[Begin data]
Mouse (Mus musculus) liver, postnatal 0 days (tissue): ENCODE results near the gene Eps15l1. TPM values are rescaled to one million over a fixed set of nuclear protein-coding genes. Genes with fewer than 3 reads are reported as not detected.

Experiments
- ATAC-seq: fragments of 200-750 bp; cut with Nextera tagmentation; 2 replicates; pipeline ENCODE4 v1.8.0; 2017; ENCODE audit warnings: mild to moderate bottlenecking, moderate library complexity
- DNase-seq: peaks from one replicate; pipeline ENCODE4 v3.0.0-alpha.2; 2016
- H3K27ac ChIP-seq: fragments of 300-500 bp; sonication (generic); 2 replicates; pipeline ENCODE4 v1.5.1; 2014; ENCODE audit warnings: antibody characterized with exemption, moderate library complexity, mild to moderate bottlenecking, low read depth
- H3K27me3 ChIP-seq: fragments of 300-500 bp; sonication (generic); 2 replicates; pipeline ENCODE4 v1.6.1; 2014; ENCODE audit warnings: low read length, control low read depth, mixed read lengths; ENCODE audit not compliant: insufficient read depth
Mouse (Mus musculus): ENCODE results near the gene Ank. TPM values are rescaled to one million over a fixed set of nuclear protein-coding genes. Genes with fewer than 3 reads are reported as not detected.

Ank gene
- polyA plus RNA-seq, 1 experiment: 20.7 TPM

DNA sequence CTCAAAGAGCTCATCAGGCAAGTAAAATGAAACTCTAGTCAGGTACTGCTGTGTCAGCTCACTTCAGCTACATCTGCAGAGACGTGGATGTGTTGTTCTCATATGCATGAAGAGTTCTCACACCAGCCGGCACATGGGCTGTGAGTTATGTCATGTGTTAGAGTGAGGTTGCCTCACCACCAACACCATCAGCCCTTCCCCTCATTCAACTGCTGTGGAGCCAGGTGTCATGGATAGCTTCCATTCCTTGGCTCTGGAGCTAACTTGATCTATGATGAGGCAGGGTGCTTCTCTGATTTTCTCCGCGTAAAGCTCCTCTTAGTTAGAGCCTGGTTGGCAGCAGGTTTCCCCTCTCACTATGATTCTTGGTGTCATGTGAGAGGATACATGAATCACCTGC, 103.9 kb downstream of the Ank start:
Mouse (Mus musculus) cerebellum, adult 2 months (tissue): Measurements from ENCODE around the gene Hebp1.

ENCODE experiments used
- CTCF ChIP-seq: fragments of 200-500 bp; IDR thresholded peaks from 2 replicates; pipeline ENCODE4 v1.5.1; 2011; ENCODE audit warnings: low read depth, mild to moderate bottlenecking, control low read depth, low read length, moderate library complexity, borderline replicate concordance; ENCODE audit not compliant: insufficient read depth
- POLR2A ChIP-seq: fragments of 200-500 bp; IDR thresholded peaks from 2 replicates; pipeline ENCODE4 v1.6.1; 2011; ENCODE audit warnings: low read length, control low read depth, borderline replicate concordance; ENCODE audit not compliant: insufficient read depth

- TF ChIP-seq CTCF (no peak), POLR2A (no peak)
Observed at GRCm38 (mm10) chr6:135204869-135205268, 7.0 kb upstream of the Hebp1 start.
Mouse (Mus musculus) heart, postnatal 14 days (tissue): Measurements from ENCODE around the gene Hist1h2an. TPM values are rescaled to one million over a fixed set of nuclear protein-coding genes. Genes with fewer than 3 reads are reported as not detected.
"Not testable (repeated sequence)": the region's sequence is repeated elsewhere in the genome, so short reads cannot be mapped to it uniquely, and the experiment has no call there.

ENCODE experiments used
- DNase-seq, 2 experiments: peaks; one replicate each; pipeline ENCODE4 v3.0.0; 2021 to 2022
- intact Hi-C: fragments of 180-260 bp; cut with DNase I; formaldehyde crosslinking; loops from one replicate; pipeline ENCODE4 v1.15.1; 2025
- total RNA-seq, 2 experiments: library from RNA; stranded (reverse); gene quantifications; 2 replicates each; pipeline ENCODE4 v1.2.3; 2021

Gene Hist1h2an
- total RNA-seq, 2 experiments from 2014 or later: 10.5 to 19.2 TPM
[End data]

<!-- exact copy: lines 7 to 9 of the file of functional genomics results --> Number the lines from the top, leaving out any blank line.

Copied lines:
Mouse (Mus musculus): ENCODE results near the gene Ank. TPM values are rescaled to one million over a fixed set of nuclear protein-coding genes. Genes with fewer than 3 reads are reported as not detected.

Ank gene
- polyA plus RNA-seq, 1 experiment: 20.7 TPM